3 quickie reviews

Lighter fare from the holidays: CD: Emblem, Amethystium: Velvet technofunk as invented by some lost, ancient, marbled Mediterranean culture–the isle of Lesbos, perhaps. Moves along at IQ about 230 (which is to say, Ryan Farish without all that brain damage). Alien, inscrutable. At moments, quite wonderful. Movie: Children of Men: Somehow emerges in toto as […]

miniseries: “House of Cards”

And just in time for the holidays, in we go for a deliciously guilty pleasure, this BBC trilogy–and above all Ian Richardson in the role of a lifetime, not only career-defining but for my money genre-defining. As Francis Urquhart–“FU” to press, colleagues, and enemies alike–the amiable and devious mid-level political henchman (do we still use […]

book: “Three Men In A Boat (To Say Nothing Of The Dog…)

This least unknown book from an underknown and entirely underappreciated writer drags the reader along on an improbably, utterly ridiculous voyage up and not quite down the Thames about 1880. The dominant genres of its humor are turnabout and bizarre descriptive meanderings, a la Monty Python who quite obviously owe much to Jerome K. Jerome […]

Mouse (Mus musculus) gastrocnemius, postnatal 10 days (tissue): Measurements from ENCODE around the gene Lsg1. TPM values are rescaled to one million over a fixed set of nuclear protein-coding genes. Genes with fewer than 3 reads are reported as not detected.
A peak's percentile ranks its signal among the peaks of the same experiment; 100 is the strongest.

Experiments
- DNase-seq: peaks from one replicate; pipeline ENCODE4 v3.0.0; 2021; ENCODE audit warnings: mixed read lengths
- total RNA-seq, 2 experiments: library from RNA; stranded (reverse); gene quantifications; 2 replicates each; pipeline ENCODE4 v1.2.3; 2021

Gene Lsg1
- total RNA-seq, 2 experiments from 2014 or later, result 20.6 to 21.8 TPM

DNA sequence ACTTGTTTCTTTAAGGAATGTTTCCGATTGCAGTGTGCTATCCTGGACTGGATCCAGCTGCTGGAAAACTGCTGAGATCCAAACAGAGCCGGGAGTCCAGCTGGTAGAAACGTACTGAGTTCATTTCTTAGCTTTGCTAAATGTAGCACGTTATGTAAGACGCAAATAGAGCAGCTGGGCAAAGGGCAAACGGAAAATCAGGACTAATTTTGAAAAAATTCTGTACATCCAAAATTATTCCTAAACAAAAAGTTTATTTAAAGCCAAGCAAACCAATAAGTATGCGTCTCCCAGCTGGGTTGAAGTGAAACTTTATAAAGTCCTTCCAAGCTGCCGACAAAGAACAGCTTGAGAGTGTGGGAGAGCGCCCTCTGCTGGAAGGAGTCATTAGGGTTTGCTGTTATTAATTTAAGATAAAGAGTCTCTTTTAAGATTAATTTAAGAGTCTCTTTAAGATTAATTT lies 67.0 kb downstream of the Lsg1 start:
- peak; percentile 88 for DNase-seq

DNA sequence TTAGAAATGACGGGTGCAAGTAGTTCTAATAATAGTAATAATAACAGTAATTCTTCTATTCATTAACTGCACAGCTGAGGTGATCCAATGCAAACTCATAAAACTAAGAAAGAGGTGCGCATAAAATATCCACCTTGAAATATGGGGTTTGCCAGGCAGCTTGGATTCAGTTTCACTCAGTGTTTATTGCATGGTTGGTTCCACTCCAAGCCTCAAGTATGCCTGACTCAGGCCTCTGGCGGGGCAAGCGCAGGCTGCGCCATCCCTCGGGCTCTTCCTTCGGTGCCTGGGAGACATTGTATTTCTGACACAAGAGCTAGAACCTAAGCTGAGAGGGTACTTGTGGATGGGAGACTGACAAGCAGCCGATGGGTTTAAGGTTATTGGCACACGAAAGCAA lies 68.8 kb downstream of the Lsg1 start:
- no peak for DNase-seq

book: “The Lifecycle of Software Objects”

You know the college-party’s at-first-cool but then scary question: “If you could know details of your future…would you?” And then would you live differently? Would you better use the time you’ll have, or would expectations paralyze you? Listen–if you would answer No, you may have a very hard time with Ted Chiang’s novella The Lifecycle […]

book: “A Sense of Urgency”

After our latest forays into very deep literature, let’s do something way less deep. For example this book, A Sense Of Urgency, which I admit lounged unread on my shelf for 3 years badabing. This celebrated book by a celebrated business guru covers our era’s most celebrated business theme: our era of change. Never mind […]